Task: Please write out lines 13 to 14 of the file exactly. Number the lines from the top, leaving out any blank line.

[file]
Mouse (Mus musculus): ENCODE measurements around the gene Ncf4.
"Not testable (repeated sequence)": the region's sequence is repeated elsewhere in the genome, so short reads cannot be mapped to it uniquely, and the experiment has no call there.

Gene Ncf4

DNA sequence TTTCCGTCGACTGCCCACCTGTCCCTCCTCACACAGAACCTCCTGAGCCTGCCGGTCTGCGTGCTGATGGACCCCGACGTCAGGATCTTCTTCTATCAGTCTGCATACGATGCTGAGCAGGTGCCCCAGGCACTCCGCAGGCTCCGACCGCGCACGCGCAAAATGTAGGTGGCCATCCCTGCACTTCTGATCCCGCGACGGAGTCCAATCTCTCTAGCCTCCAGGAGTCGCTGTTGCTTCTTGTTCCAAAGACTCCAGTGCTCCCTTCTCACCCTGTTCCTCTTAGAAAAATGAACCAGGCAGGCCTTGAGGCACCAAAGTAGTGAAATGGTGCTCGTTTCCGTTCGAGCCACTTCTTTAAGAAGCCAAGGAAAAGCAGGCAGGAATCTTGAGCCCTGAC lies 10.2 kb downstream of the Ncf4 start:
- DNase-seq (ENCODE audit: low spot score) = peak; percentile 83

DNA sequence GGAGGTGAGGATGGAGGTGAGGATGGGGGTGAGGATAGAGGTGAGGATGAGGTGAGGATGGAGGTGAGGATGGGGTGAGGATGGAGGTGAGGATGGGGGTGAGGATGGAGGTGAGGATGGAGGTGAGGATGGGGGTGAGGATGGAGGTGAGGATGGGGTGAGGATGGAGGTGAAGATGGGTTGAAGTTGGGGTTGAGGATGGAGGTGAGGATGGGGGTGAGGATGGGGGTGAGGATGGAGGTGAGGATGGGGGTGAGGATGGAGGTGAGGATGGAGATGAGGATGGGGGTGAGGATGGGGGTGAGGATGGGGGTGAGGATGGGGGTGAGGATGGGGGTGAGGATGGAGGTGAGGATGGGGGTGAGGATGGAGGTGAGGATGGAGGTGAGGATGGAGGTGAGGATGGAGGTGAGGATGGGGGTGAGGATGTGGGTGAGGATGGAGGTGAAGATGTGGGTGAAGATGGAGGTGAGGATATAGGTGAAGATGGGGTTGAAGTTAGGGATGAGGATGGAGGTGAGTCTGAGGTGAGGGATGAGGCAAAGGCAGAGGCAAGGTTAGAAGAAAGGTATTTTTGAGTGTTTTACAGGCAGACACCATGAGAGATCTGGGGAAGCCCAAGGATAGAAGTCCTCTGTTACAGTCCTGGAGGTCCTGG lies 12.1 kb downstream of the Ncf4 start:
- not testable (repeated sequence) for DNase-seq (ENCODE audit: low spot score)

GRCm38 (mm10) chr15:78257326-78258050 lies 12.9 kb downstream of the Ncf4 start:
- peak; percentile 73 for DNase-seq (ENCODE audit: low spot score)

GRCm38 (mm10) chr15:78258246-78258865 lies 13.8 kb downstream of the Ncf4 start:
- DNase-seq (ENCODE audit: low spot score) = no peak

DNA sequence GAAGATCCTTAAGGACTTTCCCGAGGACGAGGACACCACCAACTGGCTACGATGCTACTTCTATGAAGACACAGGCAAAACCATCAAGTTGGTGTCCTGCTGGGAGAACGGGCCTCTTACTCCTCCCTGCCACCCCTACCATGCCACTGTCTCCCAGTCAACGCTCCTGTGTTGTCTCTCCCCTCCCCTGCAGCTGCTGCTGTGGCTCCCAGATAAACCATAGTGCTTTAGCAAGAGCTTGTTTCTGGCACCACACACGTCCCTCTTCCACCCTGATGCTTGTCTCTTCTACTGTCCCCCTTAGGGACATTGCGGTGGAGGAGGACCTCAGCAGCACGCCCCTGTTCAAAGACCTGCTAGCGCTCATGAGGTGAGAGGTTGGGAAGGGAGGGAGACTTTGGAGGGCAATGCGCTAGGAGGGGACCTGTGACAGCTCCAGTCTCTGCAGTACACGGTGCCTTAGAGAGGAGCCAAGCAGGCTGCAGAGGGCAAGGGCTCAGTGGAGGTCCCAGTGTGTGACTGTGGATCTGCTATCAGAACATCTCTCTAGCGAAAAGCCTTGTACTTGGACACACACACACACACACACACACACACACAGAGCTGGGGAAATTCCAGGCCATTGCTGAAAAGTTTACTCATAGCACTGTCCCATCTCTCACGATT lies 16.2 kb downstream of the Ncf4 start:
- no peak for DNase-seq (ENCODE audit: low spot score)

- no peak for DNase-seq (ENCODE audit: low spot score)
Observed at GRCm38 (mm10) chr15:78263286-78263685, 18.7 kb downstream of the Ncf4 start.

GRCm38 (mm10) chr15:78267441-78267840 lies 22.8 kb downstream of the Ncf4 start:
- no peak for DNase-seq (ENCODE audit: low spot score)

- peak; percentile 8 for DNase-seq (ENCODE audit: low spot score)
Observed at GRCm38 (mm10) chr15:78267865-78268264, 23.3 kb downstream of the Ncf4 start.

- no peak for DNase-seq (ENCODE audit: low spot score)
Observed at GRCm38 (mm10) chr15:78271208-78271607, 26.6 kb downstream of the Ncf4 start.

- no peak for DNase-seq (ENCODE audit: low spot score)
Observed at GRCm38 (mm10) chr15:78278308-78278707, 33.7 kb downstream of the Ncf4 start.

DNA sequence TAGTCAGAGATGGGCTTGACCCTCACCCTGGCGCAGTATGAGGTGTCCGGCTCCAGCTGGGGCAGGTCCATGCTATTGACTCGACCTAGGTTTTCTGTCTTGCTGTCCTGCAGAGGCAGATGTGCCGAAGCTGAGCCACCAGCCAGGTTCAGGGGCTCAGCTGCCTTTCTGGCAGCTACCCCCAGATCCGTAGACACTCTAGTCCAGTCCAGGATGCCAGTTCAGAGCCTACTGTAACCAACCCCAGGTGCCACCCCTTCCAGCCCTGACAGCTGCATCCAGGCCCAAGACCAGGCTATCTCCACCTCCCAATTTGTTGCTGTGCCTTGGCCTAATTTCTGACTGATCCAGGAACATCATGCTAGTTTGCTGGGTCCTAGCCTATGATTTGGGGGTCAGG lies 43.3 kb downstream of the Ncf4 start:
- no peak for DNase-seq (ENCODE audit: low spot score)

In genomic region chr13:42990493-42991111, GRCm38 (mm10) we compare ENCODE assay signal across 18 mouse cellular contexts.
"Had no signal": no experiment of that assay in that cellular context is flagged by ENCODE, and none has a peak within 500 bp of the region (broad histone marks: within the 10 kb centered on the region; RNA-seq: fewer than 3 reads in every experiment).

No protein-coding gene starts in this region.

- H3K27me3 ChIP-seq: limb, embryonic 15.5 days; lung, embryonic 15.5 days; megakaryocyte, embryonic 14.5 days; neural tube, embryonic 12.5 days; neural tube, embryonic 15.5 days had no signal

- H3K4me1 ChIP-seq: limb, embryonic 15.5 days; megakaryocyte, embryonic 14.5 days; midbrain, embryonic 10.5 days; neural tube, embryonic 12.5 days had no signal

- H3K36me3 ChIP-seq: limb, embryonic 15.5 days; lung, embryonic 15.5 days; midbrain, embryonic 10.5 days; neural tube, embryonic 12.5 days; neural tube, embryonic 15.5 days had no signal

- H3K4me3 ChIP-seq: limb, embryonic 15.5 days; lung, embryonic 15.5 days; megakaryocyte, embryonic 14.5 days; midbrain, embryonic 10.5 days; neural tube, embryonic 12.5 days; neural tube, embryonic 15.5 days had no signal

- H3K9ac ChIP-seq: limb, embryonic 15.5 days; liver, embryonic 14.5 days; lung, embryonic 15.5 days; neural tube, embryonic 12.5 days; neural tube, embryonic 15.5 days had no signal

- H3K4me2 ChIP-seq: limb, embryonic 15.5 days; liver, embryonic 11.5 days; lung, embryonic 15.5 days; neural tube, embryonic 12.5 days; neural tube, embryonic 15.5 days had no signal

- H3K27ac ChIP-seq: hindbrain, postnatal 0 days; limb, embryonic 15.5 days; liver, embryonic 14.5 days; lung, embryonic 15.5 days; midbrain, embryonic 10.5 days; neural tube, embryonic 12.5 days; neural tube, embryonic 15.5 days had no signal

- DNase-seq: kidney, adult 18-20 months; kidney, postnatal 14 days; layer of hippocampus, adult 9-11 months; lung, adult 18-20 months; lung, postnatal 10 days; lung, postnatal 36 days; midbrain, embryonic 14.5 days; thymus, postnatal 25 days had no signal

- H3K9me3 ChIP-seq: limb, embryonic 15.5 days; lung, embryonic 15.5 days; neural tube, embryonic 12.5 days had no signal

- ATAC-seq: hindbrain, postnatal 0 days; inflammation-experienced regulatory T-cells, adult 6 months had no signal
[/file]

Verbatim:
- no peak for DNase-seq (ENCODE audit: low spot score)

- no peak for DNase-seq (ENCODE audit: low spot score)